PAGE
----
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In the Stanley Dealer Bulletin number 206 it states:
The model 740 is equipped with a new type of lubricator which pumps a much smaller amount of oil.
The oil used is Atlantic 20th Century Cylinder Oil, a heavy-bodied, superheat steam cylinder oil.
Do not confuse the Atlantic 20th Century Cylinder Oil with the thin-compound, diluted cylinder oils (Atlantic Stanley Cylinder Oil) such as are used in the Model 735 and earlier models.
In delivering Model 740s to customers you cannot impress upon them too forcibly that the model 735 thin-bodied,
diluted cylinder oil used with the 740 lubricator will not lubricate the engine.
Stanley Dealer Bulletin number 208 continues with:
Owners of condenser cars of models up to and including 735 and 736 must continue to use Atlantic Stanley Cylinder Oil for their engines.
They should not use Atlantic 20th Century Cylinder Oil which is thick, heavy-bodied, undiluted oil,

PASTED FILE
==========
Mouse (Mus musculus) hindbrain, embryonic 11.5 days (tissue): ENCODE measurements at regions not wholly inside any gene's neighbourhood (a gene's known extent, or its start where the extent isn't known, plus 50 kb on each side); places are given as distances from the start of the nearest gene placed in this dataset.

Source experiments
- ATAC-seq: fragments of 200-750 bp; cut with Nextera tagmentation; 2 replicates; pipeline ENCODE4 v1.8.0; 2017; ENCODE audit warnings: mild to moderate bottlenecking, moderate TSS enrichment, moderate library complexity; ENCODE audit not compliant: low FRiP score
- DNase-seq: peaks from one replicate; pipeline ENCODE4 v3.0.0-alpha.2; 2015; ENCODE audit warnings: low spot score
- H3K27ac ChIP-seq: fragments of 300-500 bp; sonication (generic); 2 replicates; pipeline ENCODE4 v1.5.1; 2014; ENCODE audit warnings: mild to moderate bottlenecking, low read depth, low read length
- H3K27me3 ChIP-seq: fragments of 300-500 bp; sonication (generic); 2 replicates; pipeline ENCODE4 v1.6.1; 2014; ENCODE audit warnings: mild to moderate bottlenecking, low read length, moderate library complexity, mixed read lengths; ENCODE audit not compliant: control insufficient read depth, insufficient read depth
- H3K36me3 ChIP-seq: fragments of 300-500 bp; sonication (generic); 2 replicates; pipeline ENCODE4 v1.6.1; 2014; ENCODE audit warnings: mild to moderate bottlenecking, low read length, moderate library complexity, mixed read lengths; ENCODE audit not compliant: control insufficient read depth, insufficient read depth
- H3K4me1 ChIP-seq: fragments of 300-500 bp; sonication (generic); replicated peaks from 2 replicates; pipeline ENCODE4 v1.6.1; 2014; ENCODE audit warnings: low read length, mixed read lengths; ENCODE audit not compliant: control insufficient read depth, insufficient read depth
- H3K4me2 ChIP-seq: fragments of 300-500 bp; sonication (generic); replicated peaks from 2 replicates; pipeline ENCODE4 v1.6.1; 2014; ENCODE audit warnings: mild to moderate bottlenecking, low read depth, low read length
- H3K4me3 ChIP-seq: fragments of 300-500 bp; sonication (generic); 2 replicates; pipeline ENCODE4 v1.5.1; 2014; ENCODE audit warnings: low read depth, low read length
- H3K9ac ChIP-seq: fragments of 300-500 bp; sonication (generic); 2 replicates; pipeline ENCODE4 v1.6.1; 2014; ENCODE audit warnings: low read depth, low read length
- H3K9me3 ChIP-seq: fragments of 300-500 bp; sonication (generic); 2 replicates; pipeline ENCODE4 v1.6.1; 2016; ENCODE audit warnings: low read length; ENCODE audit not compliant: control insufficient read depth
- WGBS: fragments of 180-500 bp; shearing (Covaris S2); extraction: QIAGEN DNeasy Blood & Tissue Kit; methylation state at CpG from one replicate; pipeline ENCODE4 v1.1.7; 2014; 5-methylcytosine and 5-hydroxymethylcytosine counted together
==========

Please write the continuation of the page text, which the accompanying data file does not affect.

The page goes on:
and is provided for the model 740. If this heavy oil is used in the earlier condenser cars which require a thin
diluted oil, it will give excessive lubrication, which while it will do no harm to the engine, but will have injurious effect on
water pumps, condenser, boiler, etc.
The new lubricator has been well received and it's advantages are increasingly obvious....
The 740 oil box containing the 740 lubricator is mounted in the same place as the former oil box, and is
rectangular. In addition to the box and lubricator, the actuating lever from the pump cross head, the cross bearing,
and the indicator, will be needed. The list price of the equipment needed for the change is $38.70. We are in
position to fill orders promptly.
Stanley Dealer Bulletin number 209 continues with:
...(the new model 740 lubricator) The design and construction are fundamental and reliable,
permitting the pump to deliver with assurance the small quantity of undiluted oil which is required for lubrication.
The cylinder oil indicator on the dash is a dial with the hand following a semi-circle line, a segment of which
is marked "Off" and the remainder "On". It operates by pressure instead of quantity.
The lubricator runs at a very low speed, i.e. one revolution to 135 revolutions of the engine. This accounts
for the time necessary to build up the required pressure in the oil line and cause it to register on the indicator. There
is a crank at the left of the oil box for hand operation in emergency. This operates directly; that is, one to one.
As soon as the delivery line is filled, it will be indicated by the hand leaving the pin, and the distance
the hand travels will vary with the pressure on the steam line.
This info from Pat Farrell.